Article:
Mojo is a collection of interprocess communication technologies, protocols and a runtime for creating applications and services that are composable while being loosely coupled. It simplifies the creation of fully asynchronous component-based systems and provides guarantees so that components made by different vendors and in different programming languages can interoperate.
The instructions below only need to be done once. Note that a simple “git clone” command is not sufficient to build the source code because this repo uses the gclient command from depot_tools to manage most third party dependencies.
$ fetch mojo # append --target_os=android to include Android build support. $ cd src # Or install-build-deps-android.sh if you plan to build for Android. $ ./build/install-build-deps.sh $ mojo/tools/mojob.py gn
fetch mojo command does the following:
install-build-deps.sh installs any packages needed to build, then
mojo/tools/mojob.py gn runs
gn args and configures the build directory, out/Debug.
If the fetch command fails, you will need to delete the src directory and start over.
If you configured your set-up for Linux and now wish to build for Android, edit the
.gclient file in your root Mojo directory (the parent directory to src.) and add this line at the end of the file:
target_os = [u'android',u'linux']
Bring in Android-specific build dependencies:
Pull down all of the packages with this command:
$ gclient sync
You can update your checkout like this. The order is important. You must do the
git pull first because
gclient sync is dependent on the current revision.
# Fetch changes from upstream and rebase the current branch on top $ git pull --rebase # Update all modules as directed by the DEPS file $ gclient sync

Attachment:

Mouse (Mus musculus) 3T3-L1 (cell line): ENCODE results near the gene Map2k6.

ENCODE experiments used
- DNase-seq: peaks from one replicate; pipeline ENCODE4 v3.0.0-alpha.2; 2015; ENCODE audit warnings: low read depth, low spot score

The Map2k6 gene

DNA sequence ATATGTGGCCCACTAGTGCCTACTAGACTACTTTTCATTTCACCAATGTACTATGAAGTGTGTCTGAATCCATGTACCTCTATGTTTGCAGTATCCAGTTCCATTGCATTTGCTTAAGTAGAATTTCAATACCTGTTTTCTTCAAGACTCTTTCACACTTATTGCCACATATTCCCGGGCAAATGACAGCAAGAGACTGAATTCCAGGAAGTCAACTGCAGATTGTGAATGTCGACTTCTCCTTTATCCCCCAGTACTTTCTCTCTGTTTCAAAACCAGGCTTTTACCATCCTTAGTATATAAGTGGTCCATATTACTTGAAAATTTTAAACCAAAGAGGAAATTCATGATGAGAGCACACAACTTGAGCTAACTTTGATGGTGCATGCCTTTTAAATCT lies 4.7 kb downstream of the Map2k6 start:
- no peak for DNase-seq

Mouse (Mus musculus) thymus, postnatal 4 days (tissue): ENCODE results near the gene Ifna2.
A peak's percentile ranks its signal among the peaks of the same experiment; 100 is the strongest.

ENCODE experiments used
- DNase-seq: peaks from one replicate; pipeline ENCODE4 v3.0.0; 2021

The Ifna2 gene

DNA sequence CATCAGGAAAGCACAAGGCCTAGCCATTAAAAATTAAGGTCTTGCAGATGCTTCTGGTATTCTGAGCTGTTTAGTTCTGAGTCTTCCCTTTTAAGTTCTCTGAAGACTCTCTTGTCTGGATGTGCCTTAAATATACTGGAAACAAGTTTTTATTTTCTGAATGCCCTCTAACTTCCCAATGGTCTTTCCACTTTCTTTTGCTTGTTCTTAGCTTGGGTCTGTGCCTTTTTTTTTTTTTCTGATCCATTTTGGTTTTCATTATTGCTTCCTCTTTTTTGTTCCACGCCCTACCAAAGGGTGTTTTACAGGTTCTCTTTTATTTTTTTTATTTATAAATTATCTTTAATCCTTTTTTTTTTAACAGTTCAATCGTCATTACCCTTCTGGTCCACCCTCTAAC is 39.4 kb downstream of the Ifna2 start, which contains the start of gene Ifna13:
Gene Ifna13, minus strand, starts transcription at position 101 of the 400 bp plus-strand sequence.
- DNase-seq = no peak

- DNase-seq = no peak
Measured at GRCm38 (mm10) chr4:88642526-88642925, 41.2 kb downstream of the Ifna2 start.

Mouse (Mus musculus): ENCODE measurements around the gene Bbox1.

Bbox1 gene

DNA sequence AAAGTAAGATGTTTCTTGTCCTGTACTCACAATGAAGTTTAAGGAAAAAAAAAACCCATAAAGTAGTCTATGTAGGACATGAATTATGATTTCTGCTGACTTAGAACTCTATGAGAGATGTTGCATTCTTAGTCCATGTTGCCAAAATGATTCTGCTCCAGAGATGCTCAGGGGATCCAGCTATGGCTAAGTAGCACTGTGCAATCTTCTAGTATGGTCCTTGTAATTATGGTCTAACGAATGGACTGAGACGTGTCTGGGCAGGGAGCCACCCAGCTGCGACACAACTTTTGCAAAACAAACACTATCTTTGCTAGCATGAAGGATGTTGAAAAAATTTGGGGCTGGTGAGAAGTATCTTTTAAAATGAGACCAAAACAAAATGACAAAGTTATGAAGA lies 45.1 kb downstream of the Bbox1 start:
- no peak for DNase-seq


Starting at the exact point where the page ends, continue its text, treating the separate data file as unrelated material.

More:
You do not need to rerun
gn gen out/Debug - ninja does so automatically each time you build. You might need to rerun
mojo/tools/mojob.py gn if the GN flags have changed.
Build Mojo for Linux by running:
$ ninja -C out/Debug -j 10
You can also use the
mojob.py script for building. This script automatically calls ninja and sets -j to an appropriate value based on whether Goma (see the section on Goma below) is present. You cannot specify a target name with this script.
mojo/tools/mojob.py gn mojo/tools/mojob.py build
Run a demo:
Run the tests:
Run the benchmarks:
Create a release build:
mojo/tools/mojob.py gn --release mojo/tools/mojob.py build --release mojo/tools/mojob.py test --release
To build for Android, first make sure that your checkout is configured to build for Android. After that you can use the mojob script as follows:
$ mojo/tools/mojob.py gn --android $ mojo/tools/mojob.py build --android
The result will be in out/android_Debug. If you see javac compile errors, make sure you have an up-to-date JDK
If you're a Googler, you can use Goma, a distributed compiler service for open-source projects such as Chrome and Android. If Goma is installed in the default location (~/goma), it will work out-of-the-box with the
mojob.py build workflow described above.
You can also manually add:
use_goma = true
at the end of the file opened through:
$ gn args out/Debug
After you close the editor
gn gen out/Debug will run automatically. Now you can dramatically increase the number of parallel tasks:
$ ninja -C out/Debug -j 1000
Official builds for android generate a signed Mojo Shell intended for distribution. You normally should not need to produce one. If you have any questions, reach out to email@example.com.
mojo_run is a universal shell runner abstracting away the differences between running on Linux and Android.
Having built Mojo as described above, a demo app can be run as follows:
mojo/devtools/common/mojo_run https://core.mojoapps.io/spinning_cube.mojo # Linux mojo/devtools/common/mojo_run https://core.mojoapps.io/spinning_cube.mojo --android # Android
mojo_run is run, a development server is set up according to the config file. The server runs on your machine, serving the locally built apps, but appears to the shell under the